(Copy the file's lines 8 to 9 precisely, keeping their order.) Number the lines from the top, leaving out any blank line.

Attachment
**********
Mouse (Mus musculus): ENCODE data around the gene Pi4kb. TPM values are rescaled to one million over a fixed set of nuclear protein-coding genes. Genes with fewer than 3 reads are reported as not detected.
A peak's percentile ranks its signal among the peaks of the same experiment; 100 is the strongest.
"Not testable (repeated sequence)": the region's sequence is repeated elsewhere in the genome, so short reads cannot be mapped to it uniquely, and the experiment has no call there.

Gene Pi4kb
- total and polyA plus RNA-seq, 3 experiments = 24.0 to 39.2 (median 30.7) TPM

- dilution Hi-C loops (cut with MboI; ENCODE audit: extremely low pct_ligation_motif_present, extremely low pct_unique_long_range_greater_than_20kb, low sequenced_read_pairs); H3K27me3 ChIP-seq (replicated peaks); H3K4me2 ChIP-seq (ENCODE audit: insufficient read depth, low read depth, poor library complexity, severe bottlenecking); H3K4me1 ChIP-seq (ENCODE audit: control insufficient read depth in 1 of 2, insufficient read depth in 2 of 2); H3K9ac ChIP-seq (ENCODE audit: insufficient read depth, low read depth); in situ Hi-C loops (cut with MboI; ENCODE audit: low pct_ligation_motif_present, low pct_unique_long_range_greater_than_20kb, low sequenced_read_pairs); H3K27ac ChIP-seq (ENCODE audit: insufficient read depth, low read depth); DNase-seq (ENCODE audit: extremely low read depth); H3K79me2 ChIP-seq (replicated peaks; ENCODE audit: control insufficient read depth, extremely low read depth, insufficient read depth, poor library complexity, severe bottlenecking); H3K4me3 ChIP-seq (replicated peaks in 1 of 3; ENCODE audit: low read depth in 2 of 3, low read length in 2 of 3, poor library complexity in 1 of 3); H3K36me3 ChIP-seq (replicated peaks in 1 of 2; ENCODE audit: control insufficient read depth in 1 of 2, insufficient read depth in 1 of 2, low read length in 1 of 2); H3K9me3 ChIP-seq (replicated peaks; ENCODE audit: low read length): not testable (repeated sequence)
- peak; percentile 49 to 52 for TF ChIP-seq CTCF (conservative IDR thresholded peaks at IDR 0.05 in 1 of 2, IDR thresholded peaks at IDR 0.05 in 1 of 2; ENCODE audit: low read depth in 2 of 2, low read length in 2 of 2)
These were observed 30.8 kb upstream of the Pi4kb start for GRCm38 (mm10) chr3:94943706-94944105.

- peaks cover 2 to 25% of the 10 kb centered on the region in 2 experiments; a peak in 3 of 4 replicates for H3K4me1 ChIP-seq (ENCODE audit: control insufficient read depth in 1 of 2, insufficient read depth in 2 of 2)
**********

These were observed 30.8 kb upstream of the Pi4kb start for GRCm38 (mm10) chr3:94943706-94944105.

- peaks cover 2 to 25% of the 10 kb centered on the region in 2 experiments; a peak in 3 of 4 replicates for H3K4me1 ChIP-seq (ENCODE audit: control insufficient read depth in 1 of 2, insufficient read depth in 2 of 2)